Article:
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Beyond Caravaggio: Dark Matter and Salivating Detail

October 28, 2016

ArtsPainting | by Harry Seymour


 

The National Gallery’s winter blockbuster is here – and it isn’t one to miss. Beyond Caravaggio is the first major UK shows that explores the pure power that Caravaggio exerted in his works, and how this went on to influence his contemporaries in Rome, and further afield, turning Baroque on its head and inventing a new genre of deeply dark mannerism.

Caravaggio (1571-1610), The Supper at Emmaus, 1601, Oil on canvas, 141 x 196.2 cm, NG172. The National Gallery, London. Presented by the Hon. George Vernon, 1839 ©, The National Gallery, London
Caravaggio (1571-1610), The Supper at Emmaus, 1601, Oil on canvas, 141 x 196.2 cm, NG172. The National Gallery, London. Presented by the Hon. George Vernon, 1839 ©, The National Gallery, London

Caravaggio is one of those artists who grips his audience – favoured by art historians and the general public alike, his snapshots in to the night, depicting the most deceitful, trickery filled, anguish laden scenes are salivating in their detail and emotion. Born in Italy in 1571, the artist spent his youth galavanting around Milan and Rome, drinking, whoring, gambling and fighting, while not attending his job as a studio assistant. It is said he didn’t even paint his first picture until ages 22. But when he finally did, it was like a lightning bolt. His first small scale intimate portraits are full of symbolist warnings against the virtues of vice, with phallic metaphors and homosexual undertones. From this departure, his works only got darker, as the artist went further down the rabbit hole. His next phase of work shows people being hustled in Italian tavernas by gypsies and cheats, then he soon moved on to religious subjects including the stupifying Supper at Eammmus and The Taking of Christ works. Scenes were set against intense black backdrops, with faces protruding from the background, illuminated by flashes of action. Caravaggio clearly was adept at realism – the depth of field, foreshortening, chiariscuro, proportions and textures of skin, cloth and wood are all exceptional. But past that, he had a knack for telling a complex story, writhing with emotion in complex compositions, with a gritty reality the likes of which had never been seen. The artist continued to paint these scenes, which became an over night success and their influence began to creep in to the works of his contemporaries such as Manfredi and Gentileschi. However the young artist’s life became increasingly troubled; on the run for murdering a rival artist and pimp in Rome, arrested and imprisoned for homosexuality in Malta, jumped by heavies in the night in Naples with his face slashed to shreds – as his life became more and more of a calamity, so too did his work. In this chronological exhibition it is possible to not only trace the progression of the artwork being produced during this time in Europe, but the artist’s own downward spiral. Works become frantic, blacker, intenser.

Jusepe de Ribera (1591–1652), The Martyrdom of Saint Bartholomew, 1634, Oil on canvas, 104 x 113 cm National Gallery of Art, Washington, Gift of the 50th Anniversary Gift Committee, 1990.137.1, Image courtesy of the Board of Trustees, National Gallery of Art, Washington, DC.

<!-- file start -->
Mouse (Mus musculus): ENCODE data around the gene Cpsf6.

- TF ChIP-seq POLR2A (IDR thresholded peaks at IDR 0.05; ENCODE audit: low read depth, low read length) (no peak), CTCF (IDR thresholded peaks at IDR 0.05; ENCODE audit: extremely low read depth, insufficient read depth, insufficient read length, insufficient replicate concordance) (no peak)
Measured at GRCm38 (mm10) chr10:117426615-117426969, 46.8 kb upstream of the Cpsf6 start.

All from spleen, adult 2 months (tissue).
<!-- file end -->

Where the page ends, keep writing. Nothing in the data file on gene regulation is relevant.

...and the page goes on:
Jusepe de Ribera (1591–1652), The Martyrdom of Saint Bartholomew, 1634, Oil on canvas, 104 x 113 cm
National Gallery of Art, Washington, Gift of the 50th Anniversary Gift Committee, 1990.137.1, Image courtesy of the Board of Trustees, National Gallery of Art, Washington, DC.

Full of beautiful early 17th century painting, the show is a sight for the eyes. It’s a collection of stunning works, that no doubt were by important artists who shaped art history, but, is little more. There is no fresh scholarship, no new approach – it’s a survey show, and with the word ‘Caravaggio’ in the title, will no doubt receive record visitors. However if you go expecting to see lots of Caravaggio’s, you may be disappointed – having only 6 in the show, most of which have been on display just up one flight of stairs in the National Gallery’s own collection, and ‘Boy Peeling Fruit’ is probably not by the artist at all.

Caravaggio (1571-1610), The Taking of Christ 1602, Oil on canvas, 133.5 x 169.5 cm, On indefinite loan to the National Gallery of Ireland from the Jesuit Community, Leeson Street Dublin, who acknowledge the kind generosity of the late Dr. Marie Lea-Wilson Photo © The National Gallery of Ireland, Dublin
Caravaggio (1571-1610), The Taking of Christ 1602, Oil on canvas, 133.5 x 169.5 cm, On indefinite loan to the National Gallery of Ireland from the Jesuit Community, Leeson Street Dublin, who acknowledge the kind generosity of the late Dr. Marie Lea-Wilson, Photo © The National Gallery of Ireland, Dublin

But don’t let that stop you – its still an (albeit mini) comprehensive show of how painting developed over this 50-year period that clearly tells its story, and gives the chance to see some much less known works by Spadarino and Saranceni, that have come out of hiding to finally receive the attention they deserve, as well as well known masterpieces by Ribera and Stom. It’s also a great opportunity to see the stunningly sublime ‘The Taking of Christ’ without having to go to Dublin.

Harry Seymour

Beyond Caravaggio at the National Gallery, London, WC2N 5DN. 12 October 2016 – 17 January 2017.